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The Independent Commission on College Basketball released its report on the state of the game Wednesday morning and it was clear in the first couple of sentences where things stand.

“…the state of men’s college basketball is deeply troubled,” it read in the second paragraph of the 60-page report. “The levels of corruption and deception are now at a point that they threaten the very survival of the college game as we know it.”

No kidding.

From there, the report detailed recommendations from the Commission – led by former Secretary of State Condoleezza Rice – in response to last fall’s federal corruption investigation that sent shock waves through the game. That ongoing investigation has led to 10 people being charged and has been connected to programs like Arizona, Kansas and Louisville, which dismissed Hall of Fame coach Rick Pitino before the 2017-18 season began.

Where it ends is anyone’s guess, but the Commission was formed as the NCAA’s response to what it hopes can be a turning point in the game.

It made plenty of recommendations, the first being a move to eliminate the one-and-done rule and allow players to enter the NBA directly from high school. The Commission also said players who declare for the NBA should be allowed to return to school if they go undrafted, that players should be able to engage with approved agents beginning in high school, and that there should be tougher penalties for coaches who commit major violations.

The Commission also hopes for shoe and apparel companies to have greater transparency in their dealings with universities and said an independent body should handle investigation and enforcement instead of the NCAA.

It all sounds great. Every one of those recommendations has merit, and in some way, has played a role in the issues that face the game today.

The one-and-done rule has drawn plenty of attention, but, of course, it isn’t an NCAA rule and the Commission hopes the NBA and the Players Association is on board. There are indications they are, but how quickly that rule would change is unclear. The report stated the Commission did consider the “baseball rule,” which allows players to turn pro out of high school but if the player decides to attend college, he is locked in for three years.

One other note on this subject: The report stated that if the NBA and the Players Association didn’t change the rule, the NCAA could consider freshman ineligibility.

The fact this was included in the report is remarkable. No, check that. It’s absurd. That move would not only hurt the players, it would hurt the NCAA. It will never happen. Plain and simple.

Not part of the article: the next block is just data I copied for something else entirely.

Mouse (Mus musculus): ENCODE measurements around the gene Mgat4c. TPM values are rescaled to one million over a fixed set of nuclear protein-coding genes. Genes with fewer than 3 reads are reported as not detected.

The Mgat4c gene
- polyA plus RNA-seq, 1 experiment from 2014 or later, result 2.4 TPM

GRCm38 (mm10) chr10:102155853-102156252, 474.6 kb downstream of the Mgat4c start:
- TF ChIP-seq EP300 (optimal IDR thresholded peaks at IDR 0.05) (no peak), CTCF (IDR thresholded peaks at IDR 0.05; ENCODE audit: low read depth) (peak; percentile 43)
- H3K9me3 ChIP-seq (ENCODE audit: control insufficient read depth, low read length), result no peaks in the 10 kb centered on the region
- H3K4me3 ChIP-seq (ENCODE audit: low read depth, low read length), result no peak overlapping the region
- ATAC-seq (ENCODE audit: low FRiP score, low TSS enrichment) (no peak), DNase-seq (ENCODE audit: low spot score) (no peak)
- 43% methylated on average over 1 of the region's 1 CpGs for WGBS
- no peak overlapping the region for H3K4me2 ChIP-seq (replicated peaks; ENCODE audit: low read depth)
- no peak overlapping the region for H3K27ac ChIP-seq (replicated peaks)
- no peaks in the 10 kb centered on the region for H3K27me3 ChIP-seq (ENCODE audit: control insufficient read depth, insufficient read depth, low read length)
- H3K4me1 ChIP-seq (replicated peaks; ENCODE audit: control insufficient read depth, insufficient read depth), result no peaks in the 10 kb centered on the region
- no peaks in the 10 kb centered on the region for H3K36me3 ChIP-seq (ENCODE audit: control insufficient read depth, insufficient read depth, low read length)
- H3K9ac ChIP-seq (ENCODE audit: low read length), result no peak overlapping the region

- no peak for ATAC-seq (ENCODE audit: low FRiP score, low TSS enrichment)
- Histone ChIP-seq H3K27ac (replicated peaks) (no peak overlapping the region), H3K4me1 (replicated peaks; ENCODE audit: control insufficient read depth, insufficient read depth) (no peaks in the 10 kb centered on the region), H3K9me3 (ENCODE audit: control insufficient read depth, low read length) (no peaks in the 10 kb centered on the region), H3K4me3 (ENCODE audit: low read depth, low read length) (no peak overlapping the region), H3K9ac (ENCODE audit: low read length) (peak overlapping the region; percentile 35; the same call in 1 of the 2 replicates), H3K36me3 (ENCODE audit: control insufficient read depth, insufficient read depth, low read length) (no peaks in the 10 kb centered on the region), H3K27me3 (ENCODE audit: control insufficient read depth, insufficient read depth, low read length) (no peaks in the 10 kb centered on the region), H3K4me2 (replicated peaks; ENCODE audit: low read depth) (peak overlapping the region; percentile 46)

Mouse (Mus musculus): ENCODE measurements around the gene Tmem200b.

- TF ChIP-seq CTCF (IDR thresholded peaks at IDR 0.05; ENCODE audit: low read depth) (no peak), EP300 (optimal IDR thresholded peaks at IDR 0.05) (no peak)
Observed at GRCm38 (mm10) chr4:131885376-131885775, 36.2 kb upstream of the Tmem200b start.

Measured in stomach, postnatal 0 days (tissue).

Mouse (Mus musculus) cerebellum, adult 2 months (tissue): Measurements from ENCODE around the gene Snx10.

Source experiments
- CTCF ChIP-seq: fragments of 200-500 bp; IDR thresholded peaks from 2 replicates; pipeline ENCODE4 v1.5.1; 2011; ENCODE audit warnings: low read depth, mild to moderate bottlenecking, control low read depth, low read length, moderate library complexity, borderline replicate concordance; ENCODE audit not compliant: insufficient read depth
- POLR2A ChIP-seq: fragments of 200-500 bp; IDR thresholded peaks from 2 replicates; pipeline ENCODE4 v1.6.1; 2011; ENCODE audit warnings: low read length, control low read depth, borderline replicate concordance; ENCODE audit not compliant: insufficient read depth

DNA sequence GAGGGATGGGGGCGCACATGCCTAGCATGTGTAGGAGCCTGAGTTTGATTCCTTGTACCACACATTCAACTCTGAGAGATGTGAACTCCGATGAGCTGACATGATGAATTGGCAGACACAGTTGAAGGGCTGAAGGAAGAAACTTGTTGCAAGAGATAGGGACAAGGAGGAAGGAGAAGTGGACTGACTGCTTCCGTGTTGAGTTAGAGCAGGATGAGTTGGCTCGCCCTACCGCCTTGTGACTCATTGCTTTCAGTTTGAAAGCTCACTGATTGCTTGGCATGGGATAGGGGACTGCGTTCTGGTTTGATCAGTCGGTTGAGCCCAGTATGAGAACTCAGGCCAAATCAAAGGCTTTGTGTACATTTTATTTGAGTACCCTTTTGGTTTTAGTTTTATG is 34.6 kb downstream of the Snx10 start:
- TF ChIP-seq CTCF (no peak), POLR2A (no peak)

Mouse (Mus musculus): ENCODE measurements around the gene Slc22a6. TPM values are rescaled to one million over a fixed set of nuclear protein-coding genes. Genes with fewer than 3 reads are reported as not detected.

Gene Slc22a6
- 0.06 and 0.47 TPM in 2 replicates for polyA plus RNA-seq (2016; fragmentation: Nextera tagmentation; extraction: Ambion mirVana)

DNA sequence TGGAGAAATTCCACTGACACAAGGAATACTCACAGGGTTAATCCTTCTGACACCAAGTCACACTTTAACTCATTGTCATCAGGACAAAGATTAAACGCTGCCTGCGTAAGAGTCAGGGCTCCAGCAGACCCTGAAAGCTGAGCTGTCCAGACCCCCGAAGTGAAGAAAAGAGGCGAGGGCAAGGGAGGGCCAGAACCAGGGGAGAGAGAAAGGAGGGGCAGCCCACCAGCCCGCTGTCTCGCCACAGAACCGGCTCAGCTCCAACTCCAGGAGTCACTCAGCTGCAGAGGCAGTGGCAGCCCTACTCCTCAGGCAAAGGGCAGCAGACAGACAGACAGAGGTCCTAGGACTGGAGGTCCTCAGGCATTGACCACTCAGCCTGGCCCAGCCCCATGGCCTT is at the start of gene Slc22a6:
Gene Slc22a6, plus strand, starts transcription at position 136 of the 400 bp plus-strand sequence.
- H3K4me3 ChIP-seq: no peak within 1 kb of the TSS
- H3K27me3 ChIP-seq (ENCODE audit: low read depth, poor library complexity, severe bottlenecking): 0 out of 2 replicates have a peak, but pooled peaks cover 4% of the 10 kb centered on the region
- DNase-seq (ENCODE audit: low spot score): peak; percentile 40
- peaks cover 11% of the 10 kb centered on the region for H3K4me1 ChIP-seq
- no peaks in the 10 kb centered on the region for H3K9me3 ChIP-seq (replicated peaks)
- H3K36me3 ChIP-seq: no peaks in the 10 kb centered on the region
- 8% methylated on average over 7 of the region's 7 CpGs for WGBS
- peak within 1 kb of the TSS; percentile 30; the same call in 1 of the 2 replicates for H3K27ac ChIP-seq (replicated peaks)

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But while we can nitpick at all the recommendations – as good of an idea as it is to allow players not drafted to return to school, what sort of stress does that put on coaches wondering how many available scholarships they’ll have? – the report avoids what is the true issue here.

That, of course, is compensating players.

Let’s be honest, if there was a way for players to make money off a nearly $1 billion industry, would we have so many of the problems we do now?

The report dodged that subject, as Rice stated that since there are several ongoing legal battles concerning the matter, the commission wouldn’t address compensating players.

“The goal should not be to turn college basketball into another professional league,” the commission wrote in its report.

The NCAA has been clinging to its idea of amateurism for some time now as the NCAA Tournament brings in nearly $1 billion a year. It doesn’t sit well with many folks who follow college basketball, including ESPN analyst and former Duke player Jay Bilas.

He told the Washington Post that many of the recommendations were good but the Commission failed in addressing the issue of compensating players by casting it as “morally wrong.”

“There are a lot of positive things, and if the NCAA adopts these recommendations, things can get better,” Bilas told The Post. “But we’re still operating from a flawed premise. The Rice Commission doubled-down on this idea that there is something called the college (amateur) model, and there isn’t one.”

Whether that ever changes is hard to predict, but it doesn’t sound like it’s coming anytime soon.

“We need to put the college back in college basketball," Rice said. “Our focus has been to strengthen the collegiate model – not to move toward one that brings aspects of professionalism into the game.”

So, while the recommendations made Wednesday are necessary steps, the idea that they were bold is silly.

The game as we know it has changed, and the NCAA needs to change with it.

mcharboneau@detroitnews.com

twitter.com/mattcharboneau

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